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The Hawk's Nest

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Ernie and LInda on Catalina Ernie and LInda on Catalina

On assignment in Catalina

We disembarked from the one-hour ferry ride and looked at the hills surrounding Avalon Bay on Catalina Island. I was still in shock we were on the island I had first heard of in The Four Preps 1958 hit song “Twenty-Six Miles Across the Sea.” In truth it’s only 22 miles.

I was in shock because a few short weeks ago we had been talking about needing to get away. We didn’t have a clue where to go or how we could do it. Still, the conversation featured being someplace different for a few days and if we didn’t need to shovel snow or chop wood it would be even better; then the phone call saying we had won a trip to the “Island of Romance.” I never even thought of going there, wasn’t too sure how to get there.

The call jogged my memory, I had purchased a raffle ticket to support the SOARING program at the Unity Church in Coeur d’Alene,; really I had said I would buy one, then asked Linda to please give them twenty bucks, which she did. I wasn’t sure how this SOARING program worked but knew several youth who had been through the program and benefitted from it.

SOARING means Special Opportunities Affirm Recognition in Noteworthy Goals and is a program started by Joe McCarron, a counselor and pilot in Coeur d’Alene. The program uses flying as a metaphor for life experiences. The participants need to set goals of their choice and work to reach them. Enrollees may be kids dealing with kid issues. It will help those who are dealing with serous family issues, health, divorce etc. There has been promising results for youth on probation. There are several meetings where they work with others on attaining their intent. When met there is a graduation which includes a flight with a family member and licensed pilot; during the flight the graduate (there have been 106 of them so far) actually fly the plane.

McCarron said, “The soul of the program is the kids. It’s hard to articulate but it’s about moms crying and kids flying, and family, (about) kids making good choices and attaining their goals.”

Several groups and agencies are interested in sponsoring a SOARING program but the numbers are limited by a lack of facilitators. Each group needs two facilitators, and one must be a pilot. These leaders do not need counseling experience; they will receive in-depth training.  

James Barber of Living Cellular, an active supporter, said “There is a training for pilots interested coming up in April. Registration must be in by April 15 and can be done by contacting Joe McCarron at 208-661-0584.” The training will be held on April 26. Along with Barber several other businesses are on board with the program: Coeur d’Alene Hand Therapy, Quiznos Classic Subs in Coeur d’Alene, and Northern Sky Air Center owned by Jay Burdeaux all are active with their support.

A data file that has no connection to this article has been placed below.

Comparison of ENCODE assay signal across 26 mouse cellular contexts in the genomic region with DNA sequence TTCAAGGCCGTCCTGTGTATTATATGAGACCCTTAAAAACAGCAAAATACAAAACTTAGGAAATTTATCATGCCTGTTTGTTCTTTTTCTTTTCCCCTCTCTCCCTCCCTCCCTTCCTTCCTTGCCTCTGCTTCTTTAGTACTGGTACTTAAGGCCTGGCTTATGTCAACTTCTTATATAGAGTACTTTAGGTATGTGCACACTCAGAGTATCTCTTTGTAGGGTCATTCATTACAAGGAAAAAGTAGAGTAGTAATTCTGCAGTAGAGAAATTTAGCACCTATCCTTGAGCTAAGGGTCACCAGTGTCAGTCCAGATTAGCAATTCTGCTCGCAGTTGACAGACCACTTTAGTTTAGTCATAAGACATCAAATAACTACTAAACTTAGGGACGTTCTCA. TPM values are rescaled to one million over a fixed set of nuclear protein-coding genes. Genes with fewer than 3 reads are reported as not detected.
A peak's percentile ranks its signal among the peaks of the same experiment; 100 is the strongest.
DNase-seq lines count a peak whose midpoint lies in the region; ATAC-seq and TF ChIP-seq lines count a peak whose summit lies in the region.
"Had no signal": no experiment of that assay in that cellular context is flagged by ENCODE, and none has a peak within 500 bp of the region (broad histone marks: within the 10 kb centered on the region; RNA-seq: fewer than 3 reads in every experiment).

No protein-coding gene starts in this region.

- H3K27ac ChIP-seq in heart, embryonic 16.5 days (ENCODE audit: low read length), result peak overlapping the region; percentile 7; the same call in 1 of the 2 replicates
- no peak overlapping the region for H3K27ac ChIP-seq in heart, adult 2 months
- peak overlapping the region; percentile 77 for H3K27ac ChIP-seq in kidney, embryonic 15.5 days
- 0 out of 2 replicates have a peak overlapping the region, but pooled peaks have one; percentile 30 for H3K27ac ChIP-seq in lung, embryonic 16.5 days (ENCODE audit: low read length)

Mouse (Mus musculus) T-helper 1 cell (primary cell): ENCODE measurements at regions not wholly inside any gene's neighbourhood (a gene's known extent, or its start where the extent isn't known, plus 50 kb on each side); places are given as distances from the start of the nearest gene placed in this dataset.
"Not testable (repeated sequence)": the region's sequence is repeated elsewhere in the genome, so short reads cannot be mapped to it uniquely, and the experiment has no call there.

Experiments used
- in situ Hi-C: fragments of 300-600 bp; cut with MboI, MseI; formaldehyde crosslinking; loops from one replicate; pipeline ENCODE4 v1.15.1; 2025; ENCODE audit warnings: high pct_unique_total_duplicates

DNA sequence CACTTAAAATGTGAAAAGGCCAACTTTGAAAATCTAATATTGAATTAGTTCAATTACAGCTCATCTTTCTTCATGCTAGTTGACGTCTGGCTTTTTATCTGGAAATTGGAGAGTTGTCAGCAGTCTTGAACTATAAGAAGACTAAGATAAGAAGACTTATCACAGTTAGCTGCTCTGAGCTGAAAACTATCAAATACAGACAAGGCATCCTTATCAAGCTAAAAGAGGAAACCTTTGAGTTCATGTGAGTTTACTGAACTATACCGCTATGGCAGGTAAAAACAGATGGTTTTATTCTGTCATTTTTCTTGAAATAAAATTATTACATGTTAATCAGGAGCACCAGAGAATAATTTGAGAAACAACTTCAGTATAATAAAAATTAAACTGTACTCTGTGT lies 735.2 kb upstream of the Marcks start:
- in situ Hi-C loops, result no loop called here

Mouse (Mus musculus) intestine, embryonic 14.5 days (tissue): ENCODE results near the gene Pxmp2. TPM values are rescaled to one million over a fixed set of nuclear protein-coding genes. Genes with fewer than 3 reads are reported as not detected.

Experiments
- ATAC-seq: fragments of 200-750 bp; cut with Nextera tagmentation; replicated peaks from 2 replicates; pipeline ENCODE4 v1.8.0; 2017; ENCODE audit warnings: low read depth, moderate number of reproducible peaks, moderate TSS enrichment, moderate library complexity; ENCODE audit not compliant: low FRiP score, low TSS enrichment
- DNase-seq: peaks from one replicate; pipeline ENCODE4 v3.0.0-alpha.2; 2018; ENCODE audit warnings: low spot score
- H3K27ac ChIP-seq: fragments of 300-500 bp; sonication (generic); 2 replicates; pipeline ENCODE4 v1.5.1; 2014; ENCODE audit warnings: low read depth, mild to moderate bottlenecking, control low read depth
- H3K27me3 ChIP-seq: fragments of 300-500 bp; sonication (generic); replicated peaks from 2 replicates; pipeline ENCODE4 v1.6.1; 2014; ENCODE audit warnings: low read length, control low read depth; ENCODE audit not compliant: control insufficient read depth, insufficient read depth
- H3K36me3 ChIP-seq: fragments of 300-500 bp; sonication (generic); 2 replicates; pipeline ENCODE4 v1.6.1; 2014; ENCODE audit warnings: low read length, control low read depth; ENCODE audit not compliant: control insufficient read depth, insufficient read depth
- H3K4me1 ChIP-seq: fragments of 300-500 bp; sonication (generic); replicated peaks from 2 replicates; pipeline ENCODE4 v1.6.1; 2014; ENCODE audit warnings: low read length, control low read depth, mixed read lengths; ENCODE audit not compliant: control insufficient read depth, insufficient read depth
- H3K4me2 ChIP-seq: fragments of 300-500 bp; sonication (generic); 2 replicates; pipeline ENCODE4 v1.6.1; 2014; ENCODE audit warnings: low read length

Jay Burdeaux was our contact for the trip. He arranged our flight on Horizon, which was donated, and made sure we received our voucher for the room on the island. This was not a typical free room with a view of the parking garage; we were in a top floor suite with a balcony looking over the bay. The Seaport Village Inn(www.catalinacatalina.com) donated the room; Raul and Simon were wonderful, friendly hosts taking care of our every need.

We wondered what life would be like on the island since it’s a famous destination resort. It was just what was needed. We relaxed by walking to several points, eating overlooking the ocean or on a deck above it, at casual but very well appointed restaurants, each with an extensive wine list. One quiet, fun spot, and an easy walk, was the Botanical Garden built by the wife of chewing gum magnate James Wrigley Jr. The Wrigley Memorial, built first to be a mausoleum, is the focal point of the gardens featuring several species that grow only on Catalina or the surrounding island.

The family has been a major part of the development of the island where they created the forty-two-thousand acre Catalina Island Conservancy. James Wrigley also built the major landmark on the island, a domed round casino. The casino, which has no gambling, is a theater, ballroom and museum. They point out that casino means “gathering place” and isn’t necessarily a place for wagering. During the big band era all the major bands played the Casino Ballroom.

We enjoyed the slow pace of Avalon. Part of the charm is very few cars; the island limits how many cars are allowed on so most locals travel by golf cart, bicycle or walking. The hills around the bay are steep, many walkways are steps, but the views from the tops are fantastic.   

So there we were, someplace different; a place we never would have thought of going. An internationally famous resort with a sleepy ocean village feel, which is twenty-six miles across the sea, but really only twenty-two; has a mausoleum where no one is buried and a casino where you can’t gamble, as a result of a raffle ticket I had forgotten about.

So if someone tries to sell you raffle ticket for the SOARING program don’t buy it, I want to increase my chances for a return trip.

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Author info

Ernie Hawks Ernie Hawks is a former theater director who has branched into the creative fields of writing and photography. He lives in a cabin in Athol with his lovely wife Linda, and feeds the birds in his spare time.

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